The Gods of Leisure and Consumption
Oops, look out, he mentioned the G Word again.
But really, com’on, did anyone panic too much when Neil Gaiman, put American Gods on the market? Perhaps that was only because it was seen as a lucrative exercise, rather than a contemporary exercising of the mind.
If you were to read that book from an historically naive point of view, you might struggle for enthusiasm when it comes to following the story; yet anyone with a glimmer of our ancient Sunday Schools could pose a question that might remain an eternal mystery to the same reader.
He is one man, who I would suggest didn’t see a hole in the market, but rather that he saw signs of one of the reoccurring intersections in the sophistication of society.
He probably panicked at the realization and shouted, “We’re going backwards” rather than “Eurēka”.
I noticed something similar in one of the recent comments on MENZ when an economic discussion suggested that our remaining option was to retreat in the direction of Pennsylvania. That, I would suggest was a similar discovery, wrapped in golden silence.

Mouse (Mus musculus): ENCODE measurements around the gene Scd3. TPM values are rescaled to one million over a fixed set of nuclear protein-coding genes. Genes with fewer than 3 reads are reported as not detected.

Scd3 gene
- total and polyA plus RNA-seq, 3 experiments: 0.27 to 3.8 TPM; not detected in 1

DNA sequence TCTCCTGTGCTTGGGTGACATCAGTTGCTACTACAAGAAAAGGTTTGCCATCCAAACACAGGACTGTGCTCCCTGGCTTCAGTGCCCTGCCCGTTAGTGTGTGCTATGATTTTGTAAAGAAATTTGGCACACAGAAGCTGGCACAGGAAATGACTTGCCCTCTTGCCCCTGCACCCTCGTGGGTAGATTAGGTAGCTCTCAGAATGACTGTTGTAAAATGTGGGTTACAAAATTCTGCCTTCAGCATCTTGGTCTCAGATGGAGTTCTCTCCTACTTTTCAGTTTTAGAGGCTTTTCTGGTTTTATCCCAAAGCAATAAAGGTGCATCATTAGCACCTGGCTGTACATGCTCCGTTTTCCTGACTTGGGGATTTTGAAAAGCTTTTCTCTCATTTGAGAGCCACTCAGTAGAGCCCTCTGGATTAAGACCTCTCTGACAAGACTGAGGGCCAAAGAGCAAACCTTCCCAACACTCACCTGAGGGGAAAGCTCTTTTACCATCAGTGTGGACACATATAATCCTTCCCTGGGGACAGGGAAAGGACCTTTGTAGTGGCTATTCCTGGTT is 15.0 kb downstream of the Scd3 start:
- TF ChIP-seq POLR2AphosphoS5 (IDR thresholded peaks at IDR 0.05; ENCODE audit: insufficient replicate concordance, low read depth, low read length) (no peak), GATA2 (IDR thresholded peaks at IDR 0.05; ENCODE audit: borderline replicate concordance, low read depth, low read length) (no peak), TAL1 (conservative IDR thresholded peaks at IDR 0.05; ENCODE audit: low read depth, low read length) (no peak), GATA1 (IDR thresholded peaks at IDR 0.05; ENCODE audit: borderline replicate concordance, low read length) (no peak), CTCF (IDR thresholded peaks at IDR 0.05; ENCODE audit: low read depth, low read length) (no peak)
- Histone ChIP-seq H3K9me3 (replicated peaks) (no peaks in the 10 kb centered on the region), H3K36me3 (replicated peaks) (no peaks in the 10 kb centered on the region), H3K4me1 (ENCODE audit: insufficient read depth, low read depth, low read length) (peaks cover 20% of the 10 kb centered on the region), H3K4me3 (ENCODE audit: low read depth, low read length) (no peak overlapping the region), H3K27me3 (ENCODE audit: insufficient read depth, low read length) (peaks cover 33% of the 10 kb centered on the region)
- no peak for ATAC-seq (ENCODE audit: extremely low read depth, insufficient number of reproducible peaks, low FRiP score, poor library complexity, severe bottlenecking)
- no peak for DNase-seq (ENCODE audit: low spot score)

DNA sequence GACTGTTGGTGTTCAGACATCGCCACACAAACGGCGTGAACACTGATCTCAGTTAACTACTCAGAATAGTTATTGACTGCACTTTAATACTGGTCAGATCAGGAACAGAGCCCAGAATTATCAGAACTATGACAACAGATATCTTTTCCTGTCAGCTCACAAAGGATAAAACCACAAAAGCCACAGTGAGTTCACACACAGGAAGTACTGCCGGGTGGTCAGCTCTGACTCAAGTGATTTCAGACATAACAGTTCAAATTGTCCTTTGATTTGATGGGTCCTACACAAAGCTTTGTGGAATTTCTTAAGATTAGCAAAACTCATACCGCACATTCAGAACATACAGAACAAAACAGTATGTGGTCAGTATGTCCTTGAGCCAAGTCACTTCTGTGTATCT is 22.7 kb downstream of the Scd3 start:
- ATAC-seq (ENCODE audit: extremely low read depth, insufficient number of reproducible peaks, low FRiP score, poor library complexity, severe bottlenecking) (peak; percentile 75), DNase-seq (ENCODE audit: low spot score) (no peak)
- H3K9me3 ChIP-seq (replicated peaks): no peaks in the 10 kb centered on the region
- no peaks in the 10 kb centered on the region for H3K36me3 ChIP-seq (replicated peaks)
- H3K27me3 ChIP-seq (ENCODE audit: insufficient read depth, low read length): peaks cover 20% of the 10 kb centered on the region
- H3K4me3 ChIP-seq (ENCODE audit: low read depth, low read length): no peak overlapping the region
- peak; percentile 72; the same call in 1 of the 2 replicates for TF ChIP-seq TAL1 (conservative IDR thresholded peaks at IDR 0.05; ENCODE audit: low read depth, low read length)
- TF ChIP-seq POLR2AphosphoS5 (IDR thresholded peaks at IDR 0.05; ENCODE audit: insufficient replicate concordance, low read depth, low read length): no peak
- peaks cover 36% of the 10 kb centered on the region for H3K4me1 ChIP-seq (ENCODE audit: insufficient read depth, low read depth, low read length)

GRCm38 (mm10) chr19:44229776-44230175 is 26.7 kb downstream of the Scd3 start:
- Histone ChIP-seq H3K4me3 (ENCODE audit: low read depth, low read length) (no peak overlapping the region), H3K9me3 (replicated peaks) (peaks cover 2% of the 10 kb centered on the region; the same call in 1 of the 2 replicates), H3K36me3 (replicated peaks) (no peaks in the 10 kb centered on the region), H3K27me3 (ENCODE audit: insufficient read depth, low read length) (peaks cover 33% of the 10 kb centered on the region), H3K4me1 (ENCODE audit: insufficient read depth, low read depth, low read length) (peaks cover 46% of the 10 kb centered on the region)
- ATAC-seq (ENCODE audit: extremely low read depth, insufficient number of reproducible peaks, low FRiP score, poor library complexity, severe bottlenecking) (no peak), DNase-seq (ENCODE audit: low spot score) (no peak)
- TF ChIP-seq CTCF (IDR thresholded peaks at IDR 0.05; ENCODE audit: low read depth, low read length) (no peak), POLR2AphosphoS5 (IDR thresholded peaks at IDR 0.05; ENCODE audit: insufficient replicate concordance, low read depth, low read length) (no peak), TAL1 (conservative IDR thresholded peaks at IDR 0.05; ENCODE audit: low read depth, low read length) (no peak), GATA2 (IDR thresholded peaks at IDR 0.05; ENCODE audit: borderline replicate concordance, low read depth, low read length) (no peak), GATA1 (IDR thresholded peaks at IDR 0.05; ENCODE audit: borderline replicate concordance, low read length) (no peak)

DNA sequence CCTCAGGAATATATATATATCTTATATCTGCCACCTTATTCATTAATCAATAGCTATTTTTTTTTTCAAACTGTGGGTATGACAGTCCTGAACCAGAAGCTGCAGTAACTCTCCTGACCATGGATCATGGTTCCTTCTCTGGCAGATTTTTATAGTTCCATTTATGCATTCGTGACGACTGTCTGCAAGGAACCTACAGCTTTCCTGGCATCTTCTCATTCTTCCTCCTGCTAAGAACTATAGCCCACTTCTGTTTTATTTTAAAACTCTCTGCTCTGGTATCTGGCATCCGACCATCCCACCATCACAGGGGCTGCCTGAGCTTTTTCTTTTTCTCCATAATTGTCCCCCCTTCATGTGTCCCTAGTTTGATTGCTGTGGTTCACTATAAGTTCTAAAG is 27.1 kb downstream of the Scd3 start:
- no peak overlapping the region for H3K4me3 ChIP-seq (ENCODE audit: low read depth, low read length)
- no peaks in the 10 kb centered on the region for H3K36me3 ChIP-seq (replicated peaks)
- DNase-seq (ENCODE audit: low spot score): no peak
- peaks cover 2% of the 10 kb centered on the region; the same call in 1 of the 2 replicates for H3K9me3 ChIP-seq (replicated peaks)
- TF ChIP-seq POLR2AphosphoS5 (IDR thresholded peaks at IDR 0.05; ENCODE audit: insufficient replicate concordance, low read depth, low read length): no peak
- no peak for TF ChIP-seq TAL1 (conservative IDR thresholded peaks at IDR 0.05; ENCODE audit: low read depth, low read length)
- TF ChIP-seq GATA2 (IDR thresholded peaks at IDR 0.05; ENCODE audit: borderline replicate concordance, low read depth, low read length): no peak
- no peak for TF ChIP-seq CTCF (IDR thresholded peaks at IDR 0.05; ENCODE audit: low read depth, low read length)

I am not sure how many of our readers would be thinking along the same lines as I am obviously suggesting here, but this is the other side of the same coin.
You might ask, who would benefit most from the denial of that proposition?
The would-be Gods of Leisure and Consumption hoping to be born in our own house. Not imaginery gods, religious gods, or gods of literature, but earthly creatures hoping to obtain that status and recognition that historically has granted them eternity in the mythology of any culture.
Does this not concern men?
Should I not be writing this on Menz?
Or, should we all be getting on the same page in the same book?
I look forward to your thoughts.